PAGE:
“People feel very strongly about their services, whether it is their local library, their bins being emptied, the quality of the repairs in their house or the range of support people get.” In terms of leading SOLACE Scotland for the next 12 months, Murray said she feels “quite humbled” by it.

She added: “I am one of 32 chief executives in Scotland and I have the utmost respect for my colleagues and the job they do. They are, collectively, such an outstanding group of leaders. To be part of that group and to have the privilege for one year to chair our monthly branch meeting, to take a lead on the issues which are important to us over the course of that year is probably one of the highest honours I’ve had in my career to date. I am really relishing the opportunity and looking forward to putting my wee mark on how SOLACE is perceived across Scotland over the next year. SOLACE is, first and foremost, a society for chief executives and senior managers, it is a place for us to get together and share what we’re doing.” Murray is taking over at a tough time.

Local authorities continue to see their budgets squeezed, while demand for services is steadily rising. As part of these challenges, Murray believes finances and welfare reform are two big issues facing all local authorities.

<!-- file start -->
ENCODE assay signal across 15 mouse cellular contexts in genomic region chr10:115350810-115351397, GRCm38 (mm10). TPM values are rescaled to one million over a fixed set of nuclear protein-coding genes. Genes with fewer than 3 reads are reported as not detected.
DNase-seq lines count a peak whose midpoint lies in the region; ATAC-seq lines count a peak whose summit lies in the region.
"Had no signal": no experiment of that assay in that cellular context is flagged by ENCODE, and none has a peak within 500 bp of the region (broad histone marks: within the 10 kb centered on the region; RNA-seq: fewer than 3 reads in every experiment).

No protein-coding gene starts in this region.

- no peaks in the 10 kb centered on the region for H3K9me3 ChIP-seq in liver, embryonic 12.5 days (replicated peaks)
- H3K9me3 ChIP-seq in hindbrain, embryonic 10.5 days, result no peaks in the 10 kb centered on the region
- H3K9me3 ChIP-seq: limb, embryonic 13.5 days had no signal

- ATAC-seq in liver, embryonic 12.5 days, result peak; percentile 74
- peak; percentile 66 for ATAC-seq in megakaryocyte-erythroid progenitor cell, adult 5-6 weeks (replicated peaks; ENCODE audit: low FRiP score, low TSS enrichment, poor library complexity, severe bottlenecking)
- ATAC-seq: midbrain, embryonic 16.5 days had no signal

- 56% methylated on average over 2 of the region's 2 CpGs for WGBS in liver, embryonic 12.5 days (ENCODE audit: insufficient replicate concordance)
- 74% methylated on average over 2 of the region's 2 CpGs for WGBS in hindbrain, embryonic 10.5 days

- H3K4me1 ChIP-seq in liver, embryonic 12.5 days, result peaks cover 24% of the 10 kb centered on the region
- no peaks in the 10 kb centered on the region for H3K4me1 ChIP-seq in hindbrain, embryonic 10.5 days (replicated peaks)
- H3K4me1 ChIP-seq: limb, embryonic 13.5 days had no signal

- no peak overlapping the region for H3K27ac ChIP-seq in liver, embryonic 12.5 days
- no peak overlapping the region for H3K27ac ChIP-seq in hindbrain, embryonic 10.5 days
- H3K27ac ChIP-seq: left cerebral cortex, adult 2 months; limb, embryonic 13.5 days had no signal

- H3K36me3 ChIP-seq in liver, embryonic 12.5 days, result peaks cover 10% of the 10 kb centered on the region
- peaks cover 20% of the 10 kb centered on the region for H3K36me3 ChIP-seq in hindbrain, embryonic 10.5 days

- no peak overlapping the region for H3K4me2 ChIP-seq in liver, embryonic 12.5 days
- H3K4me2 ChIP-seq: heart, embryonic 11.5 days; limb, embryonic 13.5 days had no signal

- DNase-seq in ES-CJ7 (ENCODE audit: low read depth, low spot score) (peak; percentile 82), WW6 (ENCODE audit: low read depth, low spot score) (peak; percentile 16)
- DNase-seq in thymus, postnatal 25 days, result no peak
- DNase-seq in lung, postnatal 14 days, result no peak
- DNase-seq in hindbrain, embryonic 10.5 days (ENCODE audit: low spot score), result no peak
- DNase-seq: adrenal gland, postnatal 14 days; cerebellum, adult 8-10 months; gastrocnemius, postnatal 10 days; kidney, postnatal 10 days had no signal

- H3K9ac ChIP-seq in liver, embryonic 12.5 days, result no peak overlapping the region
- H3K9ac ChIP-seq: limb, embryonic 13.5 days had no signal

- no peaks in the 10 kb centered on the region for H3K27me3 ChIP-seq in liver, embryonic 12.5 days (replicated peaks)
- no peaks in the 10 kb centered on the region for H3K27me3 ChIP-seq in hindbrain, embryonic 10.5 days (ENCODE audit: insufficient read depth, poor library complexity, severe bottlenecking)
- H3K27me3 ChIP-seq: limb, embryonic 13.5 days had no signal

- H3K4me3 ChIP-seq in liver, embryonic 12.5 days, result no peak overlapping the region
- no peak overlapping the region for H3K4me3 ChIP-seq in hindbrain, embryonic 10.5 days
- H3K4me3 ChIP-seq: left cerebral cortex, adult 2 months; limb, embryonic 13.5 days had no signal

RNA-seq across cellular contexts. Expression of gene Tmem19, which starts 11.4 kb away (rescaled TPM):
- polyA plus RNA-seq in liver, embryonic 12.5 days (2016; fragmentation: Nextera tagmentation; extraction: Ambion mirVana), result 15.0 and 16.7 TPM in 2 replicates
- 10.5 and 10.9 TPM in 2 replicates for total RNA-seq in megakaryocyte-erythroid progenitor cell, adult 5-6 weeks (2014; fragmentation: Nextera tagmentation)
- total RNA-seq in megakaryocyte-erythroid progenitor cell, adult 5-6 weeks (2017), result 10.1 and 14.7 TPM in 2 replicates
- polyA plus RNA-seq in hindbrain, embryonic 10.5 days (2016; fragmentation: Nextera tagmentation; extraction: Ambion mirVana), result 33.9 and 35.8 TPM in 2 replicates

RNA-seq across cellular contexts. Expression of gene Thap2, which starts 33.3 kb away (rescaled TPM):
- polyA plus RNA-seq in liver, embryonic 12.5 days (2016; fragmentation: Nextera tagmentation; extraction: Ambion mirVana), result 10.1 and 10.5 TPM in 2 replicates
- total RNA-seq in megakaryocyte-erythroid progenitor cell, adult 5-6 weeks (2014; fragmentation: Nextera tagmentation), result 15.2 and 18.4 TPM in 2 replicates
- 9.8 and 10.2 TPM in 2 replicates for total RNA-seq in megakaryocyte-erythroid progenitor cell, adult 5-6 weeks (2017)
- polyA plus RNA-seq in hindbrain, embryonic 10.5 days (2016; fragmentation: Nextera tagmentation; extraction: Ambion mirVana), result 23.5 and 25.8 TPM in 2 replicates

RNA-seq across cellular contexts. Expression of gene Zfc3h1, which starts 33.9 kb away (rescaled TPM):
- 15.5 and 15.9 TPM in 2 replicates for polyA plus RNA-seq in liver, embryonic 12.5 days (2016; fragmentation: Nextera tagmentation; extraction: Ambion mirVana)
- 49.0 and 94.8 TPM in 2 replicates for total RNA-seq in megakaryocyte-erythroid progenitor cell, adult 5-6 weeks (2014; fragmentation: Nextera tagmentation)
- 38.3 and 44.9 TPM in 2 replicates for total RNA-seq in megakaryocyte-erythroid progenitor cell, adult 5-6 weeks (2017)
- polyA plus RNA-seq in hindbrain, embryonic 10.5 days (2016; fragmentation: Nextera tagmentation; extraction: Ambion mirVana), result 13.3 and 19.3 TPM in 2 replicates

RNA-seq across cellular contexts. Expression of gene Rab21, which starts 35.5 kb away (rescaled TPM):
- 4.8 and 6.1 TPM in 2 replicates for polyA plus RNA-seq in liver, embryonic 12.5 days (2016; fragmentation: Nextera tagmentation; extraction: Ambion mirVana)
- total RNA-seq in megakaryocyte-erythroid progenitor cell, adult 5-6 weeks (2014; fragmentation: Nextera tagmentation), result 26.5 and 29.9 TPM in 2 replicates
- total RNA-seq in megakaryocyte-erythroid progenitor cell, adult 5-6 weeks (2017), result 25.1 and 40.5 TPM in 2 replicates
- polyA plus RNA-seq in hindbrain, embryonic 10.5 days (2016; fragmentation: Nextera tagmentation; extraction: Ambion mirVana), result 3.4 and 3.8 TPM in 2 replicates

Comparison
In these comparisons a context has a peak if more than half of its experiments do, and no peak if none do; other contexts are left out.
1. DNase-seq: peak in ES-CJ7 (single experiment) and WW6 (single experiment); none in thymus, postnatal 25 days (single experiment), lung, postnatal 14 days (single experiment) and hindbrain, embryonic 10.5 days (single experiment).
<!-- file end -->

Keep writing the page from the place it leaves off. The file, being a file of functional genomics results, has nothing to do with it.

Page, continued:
She continued: “In North Ayrshire we see [welfare reform] as having a very significant financial impact on the local economy and it is something we will be asking members to have a look at as part of their budget decisions this year. I think all councils will be looking at that to some degree or other. Leading on from that, when you start looking at the economy, we’ve had four years of working through a recession and going through a double dip in the recession and it has felt really quite painful for areas like this. Where that pain is really starting to show now is in the levels of youth unemployment. What I see when I look across all councils in Scotland is they’re doing a huge amount of work around youth employment.